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- Linking table
- Combining directories
- Repos with no home directory
- Shallow symlinking
- Files outside your home directory
homeshick does not blindly symlink everything, instead it uses a carefully crafted linking strategy to achieve a high level of flexibility without resorting to configuration files.
The table below shows how homeshick decides what to do in different situations.
|symlink to castle||
homeshick traverses through all resources (files, folders and symlinks),
that reside under the
home/ folder of a castle in a depth-first manner.
Symlinks in the castle are not followed.
$HOME contains a directory symlink that matches a normal
directory in the castle it will be followed.
The table is consulted for each resource that is encountered. Files or directories that are not tracked by git are ignored and not traversed.
The columns directory and not directory represent the resource in the castle.
The rows represent what resource is found at the corresponding location in the actual
In the castle, directory is a simple directory (and not a symlink to a directory), while not directory is everything that is not the former (so: files, symlinked files, and symlinked directories).
The resources that can be encounter in the
$HOME directory are categorized as follows:
nonexistent means that the corresponding resource in the
$HOMEfolder does not exist.
- symlink to castle represents a symlink to the current resource
- file/symlinked file is a symlink to anything but the current resource
- directory is a regular directory
- directory (symlink) is a symlinked directory (but not to the castle)
The actions that can be taken always refer to the
$HOME directory. A
&& means that the second action is only executed if the first one was executed as well.
identical: Do not do anything, resources are identical
mkdir: Create the directory
link: Create a symlink to the resource in the castle
rm!: Delete without prompting (this is only done for legacy directory symlinks)
rm?: Prompt whether the user wants to overwrite the resource
--skipanswers "no" to this, while
--forcedoes the opposite.
--batchselects the default, which is "no")
As you can see in the linking table,
every folder that is encountered in the castle is replicated in
This allows you to combine multiple castles into one directory structure.
Say you have two vim plugins in different castles:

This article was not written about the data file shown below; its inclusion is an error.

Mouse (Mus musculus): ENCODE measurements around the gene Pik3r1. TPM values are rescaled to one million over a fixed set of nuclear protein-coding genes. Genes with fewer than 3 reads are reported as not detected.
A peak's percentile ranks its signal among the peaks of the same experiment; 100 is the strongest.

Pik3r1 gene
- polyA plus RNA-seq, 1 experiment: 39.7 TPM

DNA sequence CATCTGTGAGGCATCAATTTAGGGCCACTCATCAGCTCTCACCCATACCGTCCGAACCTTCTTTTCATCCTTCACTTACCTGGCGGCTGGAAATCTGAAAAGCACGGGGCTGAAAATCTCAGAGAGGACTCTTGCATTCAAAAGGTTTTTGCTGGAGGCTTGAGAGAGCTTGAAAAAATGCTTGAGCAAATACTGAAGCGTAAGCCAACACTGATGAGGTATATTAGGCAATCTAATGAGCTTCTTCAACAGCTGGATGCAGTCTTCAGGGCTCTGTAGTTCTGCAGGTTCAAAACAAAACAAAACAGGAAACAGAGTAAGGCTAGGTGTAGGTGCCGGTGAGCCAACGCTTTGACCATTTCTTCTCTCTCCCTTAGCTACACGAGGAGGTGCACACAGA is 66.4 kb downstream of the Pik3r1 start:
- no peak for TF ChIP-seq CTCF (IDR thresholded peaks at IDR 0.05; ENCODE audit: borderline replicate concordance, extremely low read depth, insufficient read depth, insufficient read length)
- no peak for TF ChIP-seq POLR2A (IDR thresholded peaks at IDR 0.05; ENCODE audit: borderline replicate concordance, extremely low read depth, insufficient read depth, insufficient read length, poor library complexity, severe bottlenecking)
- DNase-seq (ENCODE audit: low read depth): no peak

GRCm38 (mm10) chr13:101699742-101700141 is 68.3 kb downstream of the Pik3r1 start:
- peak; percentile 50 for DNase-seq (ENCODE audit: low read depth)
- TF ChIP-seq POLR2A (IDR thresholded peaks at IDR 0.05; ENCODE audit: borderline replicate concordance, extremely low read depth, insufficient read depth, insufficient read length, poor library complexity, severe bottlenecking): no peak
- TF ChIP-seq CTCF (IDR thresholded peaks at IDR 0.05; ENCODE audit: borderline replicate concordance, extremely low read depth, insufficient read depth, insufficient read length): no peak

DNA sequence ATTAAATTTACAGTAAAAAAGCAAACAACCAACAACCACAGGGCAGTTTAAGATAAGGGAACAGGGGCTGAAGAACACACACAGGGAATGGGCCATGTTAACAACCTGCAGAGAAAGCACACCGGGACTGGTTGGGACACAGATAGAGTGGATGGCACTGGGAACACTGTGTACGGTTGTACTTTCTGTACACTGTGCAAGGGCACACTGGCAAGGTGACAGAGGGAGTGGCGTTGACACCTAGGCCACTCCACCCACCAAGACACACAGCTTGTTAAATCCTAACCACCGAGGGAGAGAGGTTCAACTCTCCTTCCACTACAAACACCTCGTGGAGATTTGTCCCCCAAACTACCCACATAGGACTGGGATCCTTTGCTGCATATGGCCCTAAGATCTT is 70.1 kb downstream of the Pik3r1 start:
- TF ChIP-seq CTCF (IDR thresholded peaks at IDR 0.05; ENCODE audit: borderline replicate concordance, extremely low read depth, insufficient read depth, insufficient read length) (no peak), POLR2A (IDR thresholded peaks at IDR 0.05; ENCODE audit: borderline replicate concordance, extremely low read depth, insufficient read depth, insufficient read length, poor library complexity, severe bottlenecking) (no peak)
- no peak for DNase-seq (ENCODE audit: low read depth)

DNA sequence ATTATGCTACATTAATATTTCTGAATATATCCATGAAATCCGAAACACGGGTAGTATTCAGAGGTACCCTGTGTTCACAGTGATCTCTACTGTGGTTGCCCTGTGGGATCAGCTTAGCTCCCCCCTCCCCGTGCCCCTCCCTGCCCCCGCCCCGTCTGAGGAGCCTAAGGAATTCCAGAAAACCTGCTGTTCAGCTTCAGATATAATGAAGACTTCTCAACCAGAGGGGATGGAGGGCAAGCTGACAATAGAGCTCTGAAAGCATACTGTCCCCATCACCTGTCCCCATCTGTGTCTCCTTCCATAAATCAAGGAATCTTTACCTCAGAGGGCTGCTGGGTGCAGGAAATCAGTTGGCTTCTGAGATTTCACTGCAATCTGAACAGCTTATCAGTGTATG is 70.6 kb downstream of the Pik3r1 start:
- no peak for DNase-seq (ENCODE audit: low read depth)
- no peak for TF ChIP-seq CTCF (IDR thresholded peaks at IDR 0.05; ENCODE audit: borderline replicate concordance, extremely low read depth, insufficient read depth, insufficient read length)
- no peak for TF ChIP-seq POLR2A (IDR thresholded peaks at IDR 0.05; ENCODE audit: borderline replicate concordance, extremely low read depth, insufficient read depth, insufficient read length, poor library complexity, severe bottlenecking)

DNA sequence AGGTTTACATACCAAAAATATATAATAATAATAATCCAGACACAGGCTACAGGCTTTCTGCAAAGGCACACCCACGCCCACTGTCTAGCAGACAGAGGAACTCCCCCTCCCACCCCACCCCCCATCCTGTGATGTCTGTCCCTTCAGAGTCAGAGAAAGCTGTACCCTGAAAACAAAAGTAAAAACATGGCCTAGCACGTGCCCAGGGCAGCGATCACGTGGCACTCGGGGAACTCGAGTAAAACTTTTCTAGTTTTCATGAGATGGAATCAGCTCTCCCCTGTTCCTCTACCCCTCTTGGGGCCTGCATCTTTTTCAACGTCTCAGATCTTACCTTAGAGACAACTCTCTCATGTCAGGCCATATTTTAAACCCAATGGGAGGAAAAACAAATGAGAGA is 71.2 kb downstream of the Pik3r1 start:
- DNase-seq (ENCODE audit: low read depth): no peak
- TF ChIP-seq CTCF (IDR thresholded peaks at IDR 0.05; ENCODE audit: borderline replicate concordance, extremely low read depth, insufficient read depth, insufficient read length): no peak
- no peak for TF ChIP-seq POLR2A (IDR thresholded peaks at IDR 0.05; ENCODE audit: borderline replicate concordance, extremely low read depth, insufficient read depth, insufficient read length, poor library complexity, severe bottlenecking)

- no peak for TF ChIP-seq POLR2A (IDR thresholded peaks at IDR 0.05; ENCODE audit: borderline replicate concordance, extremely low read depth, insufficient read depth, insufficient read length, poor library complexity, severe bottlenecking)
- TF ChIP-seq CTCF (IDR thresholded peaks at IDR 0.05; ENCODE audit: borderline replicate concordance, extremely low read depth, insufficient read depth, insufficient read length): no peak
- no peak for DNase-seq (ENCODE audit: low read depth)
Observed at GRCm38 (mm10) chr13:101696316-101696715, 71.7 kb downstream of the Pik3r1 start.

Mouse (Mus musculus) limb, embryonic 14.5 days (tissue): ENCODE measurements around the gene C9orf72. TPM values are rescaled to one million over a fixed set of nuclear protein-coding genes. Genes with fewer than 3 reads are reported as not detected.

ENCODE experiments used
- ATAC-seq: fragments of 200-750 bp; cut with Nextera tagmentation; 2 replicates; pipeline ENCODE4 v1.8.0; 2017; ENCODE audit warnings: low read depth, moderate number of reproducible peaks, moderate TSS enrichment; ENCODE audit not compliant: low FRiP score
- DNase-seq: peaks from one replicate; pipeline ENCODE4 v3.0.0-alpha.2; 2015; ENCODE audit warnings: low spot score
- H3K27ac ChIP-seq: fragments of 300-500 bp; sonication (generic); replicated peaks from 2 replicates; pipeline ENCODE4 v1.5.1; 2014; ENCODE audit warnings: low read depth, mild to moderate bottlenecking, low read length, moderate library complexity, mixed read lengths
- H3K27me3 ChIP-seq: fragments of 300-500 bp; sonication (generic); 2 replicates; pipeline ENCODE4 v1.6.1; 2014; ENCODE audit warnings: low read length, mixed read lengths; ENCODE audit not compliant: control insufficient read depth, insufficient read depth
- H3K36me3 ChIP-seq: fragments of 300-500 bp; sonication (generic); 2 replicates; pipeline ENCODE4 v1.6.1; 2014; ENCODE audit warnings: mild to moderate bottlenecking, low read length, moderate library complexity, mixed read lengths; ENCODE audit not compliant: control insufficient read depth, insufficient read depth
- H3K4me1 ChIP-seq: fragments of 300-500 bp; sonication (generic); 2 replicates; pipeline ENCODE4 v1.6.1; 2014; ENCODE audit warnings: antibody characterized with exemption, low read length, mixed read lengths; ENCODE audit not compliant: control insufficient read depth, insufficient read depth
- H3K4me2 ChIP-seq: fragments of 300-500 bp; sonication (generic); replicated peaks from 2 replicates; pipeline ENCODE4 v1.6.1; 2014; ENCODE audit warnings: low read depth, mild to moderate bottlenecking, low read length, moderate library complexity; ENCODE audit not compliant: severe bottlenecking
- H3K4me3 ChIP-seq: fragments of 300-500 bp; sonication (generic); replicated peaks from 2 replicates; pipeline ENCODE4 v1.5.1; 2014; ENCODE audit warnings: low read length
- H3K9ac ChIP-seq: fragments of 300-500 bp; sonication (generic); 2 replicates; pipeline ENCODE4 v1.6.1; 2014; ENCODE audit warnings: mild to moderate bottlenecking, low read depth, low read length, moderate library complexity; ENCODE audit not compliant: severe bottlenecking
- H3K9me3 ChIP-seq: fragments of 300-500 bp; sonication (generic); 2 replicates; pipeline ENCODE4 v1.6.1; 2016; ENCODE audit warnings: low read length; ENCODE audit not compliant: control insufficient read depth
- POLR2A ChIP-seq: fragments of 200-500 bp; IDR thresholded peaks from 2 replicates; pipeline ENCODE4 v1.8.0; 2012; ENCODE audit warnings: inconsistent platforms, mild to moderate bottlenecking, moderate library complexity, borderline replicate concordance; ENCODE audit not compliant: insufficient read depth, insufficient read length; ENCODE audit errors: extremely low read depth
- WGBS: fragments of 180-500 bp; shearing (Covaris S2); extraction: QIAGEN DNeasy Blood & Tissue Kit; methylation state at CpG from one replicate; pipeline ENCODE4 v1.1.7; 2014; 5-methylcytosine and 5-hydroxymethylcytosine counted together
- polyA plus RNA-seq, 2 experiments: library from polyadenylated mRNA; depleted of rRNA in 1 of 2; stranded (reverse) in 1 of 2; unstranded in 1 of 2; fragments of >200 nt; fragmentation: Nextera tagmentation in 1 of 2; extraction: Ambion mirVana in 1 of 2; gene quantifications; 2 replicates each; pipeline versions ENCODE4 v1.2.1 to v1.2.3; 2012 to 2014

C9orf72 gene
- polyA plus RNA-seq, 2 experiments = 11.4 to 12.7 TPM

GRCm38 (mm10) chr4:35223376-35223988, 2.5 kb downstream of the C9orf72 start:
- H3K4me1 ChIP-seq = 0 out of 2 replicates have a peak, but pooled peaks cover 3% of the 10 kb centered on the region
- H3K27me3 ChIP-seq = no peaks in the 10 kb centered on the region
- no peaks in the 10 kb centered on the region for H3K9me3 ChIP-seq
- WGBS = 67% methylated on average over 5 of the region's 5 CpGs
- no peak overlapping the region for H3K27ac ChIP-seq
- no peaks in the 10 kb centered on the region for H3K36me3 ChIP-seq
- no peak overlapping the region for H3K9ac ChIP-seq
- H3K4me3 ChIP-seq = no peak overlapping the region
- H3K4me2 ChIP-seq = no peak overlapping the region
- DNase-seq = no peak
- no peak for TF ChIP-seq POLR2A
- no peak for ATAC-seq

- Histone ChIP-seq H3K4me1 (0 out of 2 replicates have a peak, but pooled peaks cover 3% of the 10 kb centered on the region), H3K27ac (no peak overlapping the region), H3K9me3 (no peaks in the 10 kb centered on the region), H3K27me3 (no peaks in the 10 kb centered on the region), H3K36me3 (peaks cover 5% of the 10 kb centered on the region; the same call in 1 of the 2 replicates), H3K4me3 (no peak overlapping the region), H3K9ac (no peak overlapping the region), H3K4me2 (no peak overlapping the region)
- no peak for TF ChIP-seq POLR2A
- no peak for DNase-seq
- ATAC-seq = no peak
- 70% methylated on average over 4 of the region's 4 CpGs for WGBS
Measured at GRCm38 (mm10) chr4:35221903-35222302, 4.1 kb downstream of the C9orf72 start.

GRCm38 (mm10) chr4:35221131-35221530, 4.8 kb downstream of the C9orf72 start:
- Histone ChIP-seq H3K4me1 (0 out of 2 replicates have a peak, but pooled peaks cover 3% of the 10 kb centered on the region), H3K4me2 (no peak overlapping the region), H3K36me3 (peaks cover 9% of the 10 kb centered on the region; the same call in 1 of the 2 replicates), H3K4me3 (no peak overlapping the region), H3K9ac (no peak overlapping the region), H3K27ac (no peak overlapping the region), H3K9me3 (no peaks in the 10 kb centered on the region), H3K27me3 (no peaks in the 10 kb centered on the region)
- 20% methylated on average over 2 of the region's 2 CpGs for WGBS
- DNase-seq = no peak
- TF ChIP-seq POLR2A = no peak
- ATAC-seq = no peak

- Castle 1:
- Castle 2:
When homeshick symlinks castle 1, it will create the directory structure
home/.vim/bundle/vim-colors-solarized (and symlink whatever files are in that folder).
Upon encountering castle 2, homeshick sees the folders
home/.vim/bundle/ and considers them
It then creates the directory
home/.vim/bundle/ and goes on with symlinking the
vim-git plugin files.
Repos with no home directory
What do you do if you encounter a really cool repository that goes well with
your existing setup, but it has no
home/ folder and needs to be linked to a
very specific place in your
Let's say you want to add vundle to your Vim configuration.
The documentation says it needs to be installed to
~/.vim/bundle/vundle, but you are not
very interested in forking the repository solely for the purpose of changing the directory layout
so that all files are placed four directories deeper in
homeshick can solve this problem in two ways:
Add vundle as a submodule to your dotfiles. This is definitely the quick and easy way.
homeshick cd dotfiles git submodule add https://github.com/gmarik/vundle.git home/.vim/bundle/vundle
Clone vundle with homeshick and symlink to the repo from the appropriate folder in your dotfiles:
homeshick clone gmarik/vundle cd ~/.homesick/repos/dotfiles/home mkdir .vim/bundle cd .vim/bundle ln -s ../../../../vundle vundle # symlink to the location of the cloned vundle repository homeshick link dotfiles
We use a relative path for the symlink in case we log in with different username on other machines.
When running the
link command, homeshick will create a symlink at
pointing at the symlink we just created. This means there will be a symlinked directory at
~/.vim/bundle/vundle, which contains the files of the cloned vundle repository
Note: You can see how homeshick decides what to do when encountering different symlink situations by looking at the linking table.